Ohio's "Heartbeat" Abortion Bill Moves Forward

| Tue Mar. 29, 2011 7:26 AM EDT

As our own Kate Sheppard has reported, Ohio is considering an abortion bill that would be one of the most restrictive in the nation. The law, HB 125, would outlaw all abortions (except in medical emergency) after a heartbeat could be detected: roughly 6 to 8 weeks after conception. This is so early in pregnancy that many women would not even know they were pregnant before the chance for abortion had passed... which is undoubtedly the point. Attacking first-trimester pregnancies is important for anti-abortion activists because 88% of all abortions occur before 12 weeks gestation.

HB 125 is a direct challenge to Roe v. Wade, and that's exactly what supporters like the Ohio pro-life group Faith2Action are hoping. But state legislators and some supporters aren't so sure now's the time. Ohio's House Health and Aging Committee delayed the vote on HB 125 last week, with Committee chair and sponsor Lynn Wachtmann saying the bill "wasn't quite ready." (One could argue that just because the bill isn't quite ready doesn't mean it shouldn't be considered the same as one that is, kind of like how an embryo at 8 weeks should be considered just as viable as a fetus at 40 weeks, but that would be silly.) Ohio Right to Life director Mike Gonidakis told the Springfield News-Sun that while he agrees with the sentiments of the bill, he fears it could be struck down as unconstitutional and would thus become precedent for later anti-abortion laws. "(It’s) going to be another precedent setting decision by the Supreme Court we’re going to have to overcome in the future," Gonidakis said.  A vote is expected on the bill this Wednesday.

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I'll be interested to see the vote on the 30th, and I agree with Wachtmann that the bill isn't ready. Some weaknesses I found, which others might consider strengths: 1) The bill contains an exception for "medical emergency," but none for rape or incest. In conjunction with parental notification laws, this could set up a dangerous situation for teens being sexually abused. 2) The bill does not provide funding, either for women or practitioners, for the additional and often expensive ultrasounds the state would require. To give this context, the Ohio Department of Health reports that there are about 29,000 abortions performed in Ohio anually, and 86% are in the first trimester. Most women in Ohio getting abortions are young (52% under age 24) and single (83%). 3) The bill, like many others pushed by pro-life groups, pushes an unequal standard. Whether a fetus shows a heartbeat can depend on the kind of ultrasound administered (vaginal or abdominal), the embryo's position in the uterus, a woman's body fat percentage, and a dozen other variables. One woman's embryo might show a heartbeat at 6 weeks, and another might not show one until 12 weeks, so whether a certain woman could get an abortion would depend on many factors left up to chance. 4) And just because there is heartbeat doesn't mean your baby won't have health troubles: chromosomal abnormalities are not generally screened for until the 10th week, an entire month after a possible heartbeat.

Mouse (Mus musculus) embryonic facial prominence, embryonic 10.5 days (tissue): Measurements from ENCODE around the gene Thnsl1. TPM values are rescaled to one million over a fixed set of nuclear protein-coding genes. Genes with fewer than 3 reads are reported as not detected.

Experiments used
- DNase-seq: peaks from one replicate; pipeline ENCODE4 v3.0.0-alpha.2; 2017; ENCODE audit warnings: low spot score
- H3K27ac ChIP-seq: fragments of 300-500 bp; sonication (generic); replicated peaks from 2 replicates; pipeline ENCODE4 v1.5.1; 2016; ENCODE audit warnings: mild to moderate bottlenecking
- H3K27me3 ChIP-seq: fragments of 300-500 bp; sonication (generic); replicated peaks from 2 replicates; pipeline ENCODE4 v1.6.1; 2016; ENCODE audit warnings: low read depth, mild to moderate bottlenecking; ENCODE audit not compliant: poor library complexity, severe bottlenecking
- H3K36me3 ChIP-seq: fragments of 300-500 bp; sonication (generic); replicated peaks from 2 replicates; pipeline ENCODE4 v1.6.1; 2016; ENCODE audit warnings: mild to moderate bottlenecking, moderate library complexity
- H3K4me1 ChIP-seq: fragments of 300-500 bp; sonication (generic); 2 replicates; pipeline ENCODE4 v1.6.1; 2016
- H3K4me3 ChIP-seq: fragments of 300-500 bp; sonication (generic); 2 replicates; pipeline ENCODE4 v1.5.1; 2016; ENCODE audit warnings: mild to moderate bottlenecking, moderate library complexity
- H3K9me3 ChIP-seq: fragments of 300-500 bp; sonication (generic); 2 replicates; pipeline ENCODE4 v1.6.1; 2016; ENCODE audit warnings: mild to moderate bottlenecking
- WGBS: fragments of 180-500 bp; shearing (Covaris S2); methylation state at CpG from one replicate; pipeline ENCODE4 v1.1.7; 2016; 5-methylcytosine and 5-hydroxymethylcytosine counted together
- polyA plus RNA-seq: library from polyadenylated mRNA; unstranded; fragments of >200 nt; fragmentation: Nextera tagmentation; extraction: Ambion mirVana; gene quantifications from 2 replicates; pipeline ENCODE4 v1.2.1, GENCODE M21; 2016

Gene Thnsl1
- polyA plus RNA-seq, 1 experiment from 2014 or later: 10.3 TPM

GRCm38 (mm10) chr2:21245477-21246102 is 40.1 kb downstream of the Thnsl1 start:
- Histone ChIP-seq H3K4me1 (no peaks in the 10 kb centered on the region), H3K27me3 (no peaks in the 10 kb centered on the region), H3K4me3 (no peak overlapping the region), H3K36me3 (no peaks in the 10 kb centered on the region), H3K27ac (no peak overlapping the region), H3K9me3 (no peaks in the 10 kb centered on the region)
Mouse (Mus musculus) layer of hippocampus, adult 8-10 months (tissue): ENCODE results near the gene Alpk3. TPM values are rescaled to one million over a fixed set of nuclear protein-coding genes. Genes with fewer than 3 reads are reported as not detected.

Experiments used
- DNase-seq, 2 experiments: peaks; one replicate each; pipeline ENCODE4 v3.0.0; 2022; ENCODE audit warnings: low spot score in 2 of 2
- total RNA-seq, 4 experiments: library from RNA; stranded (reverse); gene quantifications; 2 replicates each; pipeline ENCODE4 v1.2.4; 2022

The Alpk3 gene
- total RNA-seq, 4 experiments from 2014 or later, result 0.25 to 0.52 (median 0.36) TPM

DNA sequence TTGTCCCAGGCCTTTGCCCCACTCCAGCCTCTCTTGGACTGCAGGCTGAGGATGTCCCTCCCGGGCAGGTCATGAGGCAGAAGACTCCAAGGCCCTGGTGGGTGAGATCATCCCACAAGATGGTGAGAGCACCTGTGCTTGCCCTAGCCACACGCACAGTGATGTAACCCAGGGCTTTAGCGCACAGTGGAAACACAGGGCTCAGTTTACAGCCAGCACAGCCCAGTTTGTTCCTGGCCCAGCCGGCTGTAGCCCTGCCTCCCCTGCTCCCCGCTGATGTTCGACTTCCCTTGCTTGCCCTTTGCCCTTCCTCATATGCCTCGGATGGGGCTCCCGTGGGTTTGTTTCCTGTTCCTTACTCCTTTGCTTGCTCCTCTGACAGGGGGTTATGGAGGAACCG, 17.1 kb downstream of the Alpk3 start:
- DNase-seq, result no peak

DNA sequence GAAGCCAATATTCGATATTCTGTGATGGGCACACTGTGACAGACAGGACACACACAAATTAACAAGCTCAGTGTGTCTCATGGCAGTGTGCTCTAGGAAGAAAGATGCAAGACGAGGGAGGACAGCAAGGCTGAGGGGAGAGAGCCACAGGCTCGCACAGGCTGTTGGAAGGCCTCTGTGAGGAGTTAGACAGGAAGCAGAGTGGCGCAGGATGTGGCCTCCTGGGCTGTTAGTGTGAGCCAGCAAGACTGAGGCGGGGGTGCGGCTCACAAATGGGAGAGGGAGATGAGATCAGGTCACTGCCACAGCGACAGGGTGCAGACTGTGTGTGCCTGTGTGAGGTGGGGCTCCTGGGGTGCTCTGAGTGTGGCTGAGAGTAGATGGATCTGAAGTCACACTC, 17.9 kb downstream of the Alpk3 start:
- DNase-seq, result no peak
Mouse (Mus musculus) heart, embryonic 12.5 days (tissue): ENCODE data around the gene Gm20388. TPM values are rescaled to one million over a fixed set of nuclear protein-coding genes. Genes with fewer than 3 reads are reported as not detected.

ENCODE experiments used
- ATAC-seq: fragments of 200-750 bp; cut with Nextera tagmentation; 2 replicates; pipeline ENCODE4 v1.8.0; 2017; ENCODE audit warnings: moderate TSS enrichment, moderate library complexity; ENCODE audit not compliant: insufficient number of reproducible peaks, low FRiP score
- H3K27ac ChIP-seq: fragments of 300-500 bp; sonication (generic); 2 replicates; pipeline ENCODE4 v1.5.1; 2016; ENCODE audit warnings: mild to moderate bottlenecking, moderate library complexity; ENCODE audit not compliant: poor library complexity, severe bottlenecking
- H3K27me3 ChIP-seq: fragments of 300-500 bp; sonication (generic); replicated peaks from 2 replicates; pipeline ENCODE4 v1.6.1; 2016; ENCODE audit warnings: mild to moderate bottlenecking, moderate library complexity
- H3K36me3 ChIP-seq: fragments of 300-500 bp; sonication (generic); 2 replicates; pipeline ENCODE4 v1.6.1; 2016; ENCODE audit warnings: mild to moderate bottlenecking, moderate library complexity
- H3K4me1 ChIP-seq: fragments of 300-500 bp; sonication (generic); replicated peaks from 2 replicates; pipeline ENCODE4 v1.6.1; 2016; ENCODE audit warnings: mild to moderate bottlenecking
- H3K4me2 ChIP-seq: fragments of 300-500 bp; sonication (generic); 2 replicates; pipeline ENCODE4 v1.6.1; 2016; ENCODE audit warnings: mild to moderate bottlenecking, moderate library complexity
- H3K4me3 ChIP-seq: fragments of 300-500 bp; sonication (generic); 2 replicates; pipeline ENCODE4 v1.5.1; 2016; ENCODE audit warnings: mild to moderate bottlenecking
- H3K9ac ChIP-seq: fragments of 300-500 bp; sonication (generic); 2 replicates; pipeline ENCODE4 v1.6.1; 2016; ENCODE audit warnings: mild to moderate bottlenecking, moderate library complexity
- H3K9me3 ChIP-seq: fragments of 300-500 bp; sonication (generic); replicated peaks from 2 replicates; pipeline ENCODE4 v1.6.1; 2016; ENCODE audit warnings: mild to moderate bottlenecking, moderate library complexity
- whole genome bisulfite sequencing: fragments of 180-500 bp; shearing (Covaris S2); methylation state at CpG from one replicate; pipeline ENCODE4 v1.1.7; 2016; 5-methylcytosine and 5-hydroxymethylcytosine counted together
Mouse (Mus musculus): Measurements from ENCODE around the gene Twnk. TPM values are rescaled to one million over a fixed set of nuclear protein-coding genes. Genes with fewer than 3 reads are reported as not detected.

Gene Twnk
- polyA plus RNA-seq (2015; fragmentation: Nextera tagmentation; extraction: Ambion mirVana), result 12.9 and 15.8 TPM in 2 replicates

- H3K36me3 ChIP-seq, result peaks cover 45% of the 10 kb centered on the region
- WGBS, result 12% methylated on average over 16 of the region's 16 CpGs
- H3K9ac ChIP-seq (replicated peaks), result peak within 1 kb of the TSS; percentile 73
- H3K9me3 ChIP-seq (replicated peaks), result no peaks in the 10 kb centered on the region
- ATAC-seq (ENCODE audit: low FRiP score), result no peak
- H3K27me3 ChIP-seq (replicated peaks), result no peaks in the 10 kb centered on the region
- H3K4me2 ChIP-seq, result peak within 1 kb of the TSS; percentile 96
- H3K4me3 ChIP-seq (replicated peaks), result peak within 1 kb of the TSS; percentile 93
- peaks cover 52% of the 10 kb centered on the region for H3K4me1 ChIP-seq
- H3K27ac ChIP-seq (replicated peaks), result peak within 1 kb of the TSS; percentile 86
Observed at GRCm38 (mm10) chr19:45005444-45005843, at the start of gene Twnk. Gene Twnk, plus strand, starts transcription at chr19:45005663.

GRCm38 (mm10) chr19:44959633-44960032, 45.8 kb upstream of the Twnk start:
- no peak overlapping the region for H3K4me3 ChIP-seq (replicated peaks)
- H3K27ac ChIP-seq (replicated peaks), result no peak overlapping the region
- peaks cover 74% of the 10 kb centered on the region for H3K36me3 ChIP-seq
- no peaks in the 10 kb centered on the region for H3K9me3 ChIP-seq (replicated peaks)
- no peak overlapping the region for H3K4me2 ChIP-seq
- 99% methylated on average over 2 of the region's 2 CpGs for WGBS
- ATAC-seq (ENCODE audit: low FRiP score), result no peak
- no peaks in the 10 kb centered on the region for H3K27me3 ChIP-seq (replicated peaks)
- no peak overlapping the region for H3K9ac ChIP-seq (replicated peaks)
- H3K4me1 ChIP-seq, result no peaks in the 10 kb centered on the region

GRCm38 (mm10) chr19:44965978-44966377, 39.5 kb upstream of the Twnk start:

The "heartbeat" bill is just one of many anti-abortion bills currently in the Ohio State Legislature. There are several more bills that penalize abortion or abortion providers, even though Ohio state law is already pretty restrictive. Current Ohio law prohibits abortion after 22 weeks, except in the case of medical emergency or if a doctor determines a pregnancy is not viable. Despite that, abortion foes are still trying to go further. Faith2Action president Janet Porter is one of the ideologues pushing HB 125. She writes in her World Daily News column that abortion is "legalized child killing" and asks, "Why heartbeat and not conception?" (The answer: it's very difficult if not impossible to detect a fertilized egg that hasn't implanted, and up to 80% of fertilized eggs fail to implant into the uterus or self-abort.) For many supporters of the heartbeat bill, HB 125 doesn't go far enough. It's just a crack in the egg they want to break wide open: overturning Roe v. Wade. To that extent, I've provided a list of current Ohio anti-abortion laws, below. Will this be a red-letter year for pro-life organizers in the Buckeye State? Maybe Wednesday's vote on HB 125 will give us a hint.

List of bills:

HB 78 / SB 72: Criminalizes all abortions past "viability," defined in the bill as 20 weeks. (FYI, the youngest preterm baby to survive outside the womb is Amillia Tayor, born at 21 weeks, 6 days.) Includes exception for medical emergency, but none for rape, incest, or possibly for situations like this one in Nebraska where a woman was forced to bear a child with congenital malformations due to restrictive abortion laws. The baby died 15 minutes after birth. Bill also requires doctor performing late-term abortions (those in medical necessity) to do so in a way that maximizes the fetus's chance for survival outside the womb.

HB 7: Very similar to HB 78 except it outlaws abortion at 22 weeks instead of 20, and presumes fetuses 24 weeks and older to be viable.

HB 63 / SB 8: Requires court to ask minors about their understanding of possible abortion complications, both physical and emotional. Notably, does NOT ask judge to inquire about physical and emotional risks to a minor as a result of becoming a parent or giving birth.

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